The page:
James E. Lawless, my third great grandfather, was a captain on the Great Lakes in the late 1800’s. His time on the water ended tragically in 1900 when his barge sunk… I’ll post that full story later on.
The Lawless/Coen families have roots in the little town of Vermilion, Ohio. My understanding is that James was quite well-known.
When going through photo albums and newspaper clippings, I found this really cool snippet:
In 1967, Captain Donald Lawless, my 1st cousin 3x removed, donated a framed composite photograph to the Wakefield Marine Museum in Vermilion, OH. The image has a title printed on it: “Three Generations of Great Lake Captains” and it depicts Captain Donald Lawless (the one donating the piece), his father Captain Fred E Lawless, and Fred’s father Captain James E Lawless. I also came across a photo of this piece in one of the photo albums we have.
There was one thing about this discovery that was HUGE for me. Up to this point, I had no images of my 3rd great grandfather James E Lawless. Given his life span, that isn’t entirely unusual (1839-1900)… As soon as I saw that he was in this piece, I HAD to see if I could find it and get a hi-res copy of it for my records.
I started at the beginning… the museum it was donated to still exists (but in a different building, I think). I reached out to them and explained who I was and what I was trying to accomplish. Unfortunately, the person I talked with didn’t have any knowledge of the piece, records of transferring ownership, or anything else. They suggested that I try one of the universities nearby… that the school also holds archives pertaining to maritime activities on the Great Lakes.
So I followed that tip. Once more, I didn’t find what I was looking for. A little frustrated and unsure of where to go next, I tabled this quest and moved on to other things for a while.
Periodically I like to jump on Google and repeat some old searches… you never know what’ll show up. Well, in December 2018 I did just that. I Googled the title of the piece: “Three Generations of Great Lake Captains.”
I was seriously expecting to once again find nothing, but it must have been my lucky day! One of the search results pointed to a listing on eBay for a piece of the same title, which appeared to be what I was looking for. I excitedly sent a message to the seller asking about the piece… and if there was any wiggle room in the price.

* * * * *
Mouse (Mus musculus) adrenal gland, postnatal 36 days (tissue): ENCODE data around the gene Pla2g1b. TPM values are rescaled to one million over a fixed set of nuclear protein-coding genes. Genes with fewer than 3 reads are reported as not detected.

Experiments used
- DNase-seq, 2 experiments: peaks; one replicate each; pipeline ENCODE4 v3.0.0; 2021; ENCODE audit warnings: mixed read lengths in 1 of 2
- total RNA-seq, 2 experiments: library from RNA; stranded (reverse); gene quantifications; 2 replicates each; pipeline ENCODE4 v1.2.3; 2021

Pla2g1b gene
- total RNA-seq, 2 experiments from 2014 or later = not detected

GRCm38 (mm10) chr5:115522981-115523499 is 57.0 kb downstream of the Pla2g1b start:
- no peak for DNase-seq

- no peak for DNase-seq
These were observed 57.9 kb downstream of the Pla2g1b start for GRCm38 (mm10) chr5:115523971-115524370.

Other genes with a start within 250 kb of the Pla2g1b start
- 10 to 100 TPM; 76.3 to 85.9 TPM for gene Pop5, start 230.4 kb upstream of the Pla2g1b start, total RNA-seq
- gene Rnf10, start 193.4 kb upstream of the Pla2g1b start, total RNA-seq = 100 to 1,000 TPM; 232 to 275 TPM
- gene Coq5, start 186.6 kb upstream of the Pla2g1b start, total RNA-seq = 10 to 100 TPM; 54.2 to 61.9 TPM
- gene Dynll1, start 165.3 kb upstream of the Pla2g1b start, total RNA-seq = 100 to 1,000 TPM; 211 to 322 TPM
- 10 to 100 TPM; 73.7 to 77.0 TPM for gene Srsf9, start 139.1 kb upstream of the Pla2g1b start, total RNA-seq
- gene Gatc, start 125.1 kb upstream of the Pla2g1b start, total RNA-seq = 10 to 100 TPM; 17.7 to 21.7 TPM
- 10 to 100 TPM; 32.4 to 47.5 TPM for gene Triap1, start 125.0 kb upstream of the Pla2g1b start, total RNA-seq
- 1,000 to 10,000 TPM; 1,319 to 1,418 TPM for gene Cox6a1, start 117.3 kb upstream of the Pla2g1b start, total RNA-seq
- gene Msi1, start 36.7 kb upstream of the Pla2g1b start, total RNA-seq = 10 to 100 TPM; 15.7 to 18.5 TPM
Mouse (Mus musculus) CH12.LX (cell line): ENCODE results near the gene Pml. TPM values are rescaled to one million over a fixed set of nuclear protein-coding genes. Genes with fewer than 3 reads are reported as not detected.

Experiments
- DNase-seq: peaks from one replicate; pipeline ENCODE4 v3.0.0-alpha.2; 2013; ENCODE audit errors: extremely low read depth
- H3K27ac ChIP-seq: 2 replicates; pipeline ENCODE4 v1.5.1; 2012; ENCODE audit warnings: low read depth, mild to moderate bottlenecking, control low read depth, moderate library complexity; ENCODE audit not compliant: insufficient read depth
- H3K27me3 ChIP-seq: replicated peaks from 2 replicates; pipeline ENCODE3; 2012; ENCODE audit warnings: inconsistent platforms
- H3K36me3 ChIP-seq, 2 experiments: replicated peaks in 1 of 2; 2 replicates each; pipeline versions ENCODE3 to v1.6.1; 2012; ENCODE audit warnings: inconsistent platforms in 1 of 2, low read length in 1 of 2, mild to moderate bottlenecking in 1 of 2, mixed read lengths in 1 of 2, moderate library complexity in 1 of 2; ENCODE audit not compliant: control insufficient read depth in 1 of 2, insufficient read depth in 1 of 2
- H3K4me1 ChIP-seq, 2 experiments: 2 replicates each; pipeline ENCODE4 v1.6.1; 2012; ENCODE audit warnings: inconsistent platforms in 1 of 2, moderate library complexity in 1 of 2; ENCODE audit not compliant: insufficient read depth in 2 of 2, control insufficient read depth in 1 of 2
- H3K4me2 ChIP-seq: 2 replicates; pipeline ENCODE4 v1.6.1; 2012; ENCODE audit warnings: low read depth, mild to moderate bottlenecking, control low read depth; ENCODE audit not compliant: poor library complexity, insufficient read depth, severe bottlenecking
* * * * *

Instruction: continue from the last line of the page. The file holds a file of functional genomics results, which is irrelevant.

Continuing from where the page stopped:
He explained that he got the piece from an estate sale in Florida, but that there was nothing else among his purchases that seemed related. And he very graciously lowered the price since it would be going to a good home.
A few days before Christmas I bought it and waited anxiously for its arrival.
I told no one about it until one day this giant box showed up on the front porch. I quickly (and carefully) tore the box open and started inspecting my new prize.
The image looked the same as what I saw in the newspaper clipping and in the photo album. There was no extra writing or marking on the back, or any other clues as to where it had been. After a few moments I looked a little closer at the frame it was in.
It. Was. The. Same! So either this was the exact piece that was donated in Ohio… and it somehow made it out of the museum, to one of my grandparents’ wall, to some unknown owner, to an estate sale in Florida, to me. The other possibility is that more than one was made… one for the museum, one for the family… etc.
My grandparents are no longer living, so I couldn’t reach out to them for backstory or insight. I just have to imagine its journey. And now I have an image of my 3rd great grandfather to add to my tree! To this day it is the only one I’ve come across.
Next, I plan to remove the dust cover and get a good hi-res scan of it before re-framing it. That’ll give me a chance to preserve the image in my digital records and it’ll give me the opportunity to look for any hidden markings.
I’m still a bit in disbelief that it found its way to me. What are the chances? This just goes to show that you shouldn’t give up on your efforts… and that sometimes walking away and returning to try again can yield amazing results.